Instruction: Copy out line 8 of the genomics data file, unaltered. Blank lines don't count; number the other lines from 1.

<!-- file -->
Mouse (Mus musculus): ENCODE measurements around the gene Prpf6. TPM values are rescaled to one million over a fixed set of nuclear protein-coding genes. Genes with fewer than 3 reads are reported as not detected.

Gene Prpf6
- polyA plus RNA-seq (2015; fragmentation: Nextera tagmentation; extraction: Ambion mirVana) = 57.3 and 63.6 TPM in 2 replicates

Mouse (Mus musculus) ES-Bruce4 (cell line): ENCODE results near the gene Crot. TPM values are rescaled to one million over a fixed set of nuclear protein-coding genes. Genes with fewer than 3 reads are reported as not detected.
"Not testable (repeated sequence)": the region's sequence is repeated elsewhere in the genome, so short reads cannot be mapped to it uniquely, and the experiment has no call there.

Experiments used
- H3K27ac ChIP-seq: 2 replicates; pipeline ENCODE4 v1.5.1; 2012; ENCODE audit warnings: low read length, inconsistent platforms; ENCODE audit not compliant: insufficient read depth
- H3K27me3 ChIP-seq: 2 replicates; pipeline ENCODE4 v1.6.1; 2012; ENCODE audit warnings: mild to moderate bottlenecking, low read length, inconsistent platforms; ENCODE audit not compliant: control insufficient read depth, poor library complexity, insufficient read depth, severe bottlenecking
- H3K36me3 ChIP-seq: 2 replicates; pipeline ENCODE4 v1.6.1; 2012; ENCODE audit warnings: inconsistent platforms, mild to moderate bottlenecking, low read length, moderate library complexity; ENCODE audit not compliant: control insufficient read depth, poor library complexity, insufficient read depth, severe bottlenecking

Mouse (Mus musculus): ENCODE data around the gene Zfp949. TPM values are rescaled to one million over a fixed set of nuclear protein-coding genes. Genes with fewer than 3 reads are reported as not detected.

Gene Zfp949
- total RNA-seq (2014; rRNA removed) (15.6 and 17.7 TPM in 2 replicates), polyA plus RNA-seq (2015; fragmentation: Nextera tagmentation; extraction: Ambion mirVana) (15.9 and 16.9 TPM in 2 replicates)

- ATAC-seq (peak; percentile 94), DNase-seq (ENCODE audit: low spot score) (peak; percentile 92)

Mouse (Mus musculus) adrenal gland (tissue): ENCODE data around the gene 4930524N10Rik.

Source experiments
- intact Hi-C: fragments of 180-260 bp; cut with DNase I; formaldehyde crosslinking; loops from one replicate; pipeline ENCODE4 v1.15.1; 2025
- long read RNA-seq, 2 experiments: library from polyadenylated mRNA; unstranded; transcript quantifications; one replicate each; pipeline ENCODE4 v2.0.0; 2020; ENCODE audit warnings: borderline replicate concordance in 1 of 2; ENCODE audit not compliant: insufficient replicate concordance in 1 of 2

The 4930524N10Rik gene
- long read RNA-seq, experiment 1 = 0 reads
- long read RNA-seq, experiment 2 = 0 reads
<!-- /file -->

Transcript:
- H3K27me3 ChIP-seq: 2 replicates; pipeline ENCODE4 v1.6.1; 2012; ENCODE audit warnings: mild to moderate bottlenecking, low read length, inconsistent platforms; ENCODE audit not compliant: control insufficient read depth, poor library complexity, insufficient read depth, severe bottlenecking